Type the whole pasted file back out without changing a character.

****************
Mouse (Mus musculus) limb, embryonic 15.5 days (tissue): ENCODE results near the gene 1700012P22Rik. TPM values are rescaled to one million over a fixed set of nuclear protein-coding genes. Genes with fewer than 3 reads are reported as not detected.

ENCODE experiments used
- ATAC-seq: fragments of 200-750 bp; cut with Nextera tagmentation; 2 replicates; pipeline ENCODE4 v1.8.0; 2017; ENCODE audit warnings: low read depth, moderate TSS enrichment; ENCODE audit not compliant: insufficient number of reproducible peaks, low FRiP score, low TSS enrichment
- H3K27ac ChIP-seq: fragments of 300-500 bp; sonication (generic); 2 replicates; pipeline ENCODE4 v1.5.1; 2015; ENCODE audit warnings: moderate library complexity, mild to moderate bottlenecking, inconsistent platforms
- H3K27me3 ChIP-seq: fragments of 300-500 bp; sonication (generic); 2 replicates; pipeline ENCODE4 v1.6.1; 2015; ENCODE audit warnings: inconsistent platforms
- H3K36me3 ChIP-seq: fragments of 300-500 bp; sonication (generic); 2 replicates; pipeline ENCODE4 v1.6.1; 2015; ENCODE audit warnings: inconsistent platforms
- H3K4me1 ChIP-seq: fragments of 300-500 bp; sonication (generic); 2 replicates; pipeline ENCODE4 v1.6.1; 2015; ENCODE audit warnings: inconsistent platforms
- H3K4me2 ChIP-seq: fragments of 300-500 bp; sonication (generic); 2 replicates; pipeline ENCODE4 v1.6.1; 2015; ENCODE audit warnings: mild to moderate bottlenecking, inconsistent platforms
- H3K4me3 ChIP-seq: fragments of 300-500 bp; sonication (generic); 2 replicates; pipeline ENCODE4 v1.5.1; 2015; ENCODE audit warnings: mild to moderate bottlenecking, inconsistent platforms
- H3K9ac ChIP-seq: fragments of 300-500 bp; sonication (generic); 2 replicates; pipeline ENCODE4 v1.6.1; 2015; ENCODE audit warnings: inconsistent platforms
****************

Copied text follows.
Mouse (Mus musculus) limb, embryonic 15.5 days (tissue): ENCODE results near the gene 1700012P22Rik. TPM values are rescaled to one million over a fixed set of nuclear protein-coding genes. Genes with fewer than 3 reads are reported as not detected.

ENCODE experiments used
- ATAC-seq: fragments of 200-750 bp; cut with Nextera tagmentation; 2 replicates; pipeline ENCODE4 v1.8.0; 2017; ENCODE audit warnings: low read depth, moderate TSS enrichment; ENCODE audit not compliant: insufficient number of reproducible peaks, low FRiP score, low TSS enrichment
- H3K27ac ChIP-seq: fragments of 300-500 bp; sonication (generic); 2 replicates; pipeline ENCODE4 v1.5.1; 2015; ENCODE audit warnings: moderate library complexity, mild to moderate bottlenecking, inconsistent platforms
- H3K27me3 ChIP-seq: fragments of 300-500 bp; sonication (generic); 2 replicates; pipeline ENCODE4 v1.6.1; 2015; ENCODE audit warnings: inconsistent platforms
- H3K36me3 ChIP-seq: fragments of 300-500 bp; sonication (generic); 2 replicates; pipeline ENCODE4 v1.6.1; 2015; ENCODE audit warnings: inconsistent platforms
- H3K4me1 ChIP-seq: fragments of 300-500 bp; sonication (generic); 2 replicates; pipeline ENCODE4 v1.6.1; 2015; ENCODE audit warnings: inconsistent platforms
- H3K4me2 ChIP-seq: fragments of 300-500 bp; sonication (generic); 2 replicates; pipeline ENCODE4 v1.6.1; 2015; ENCODE audit warnings: mild to moderate bottlenecking, inconsistent platforms
- H3K4me3 ChIP-seq: fragments of 300-500 bp; sonication (generic); 2 replicates; pipeline ENCODE4 v1.5.1; 2015; ENCODE audit warnings: mild to moderate bottlenecking, inconsistent platforms
- H3K9ac ChIP-seq: fragments of 300-500 bp; sonication (generic); 2 replicates; pipeline ENCODE4 v1.6.1; 2015; ENCODE audit warnings: inconsistent platforms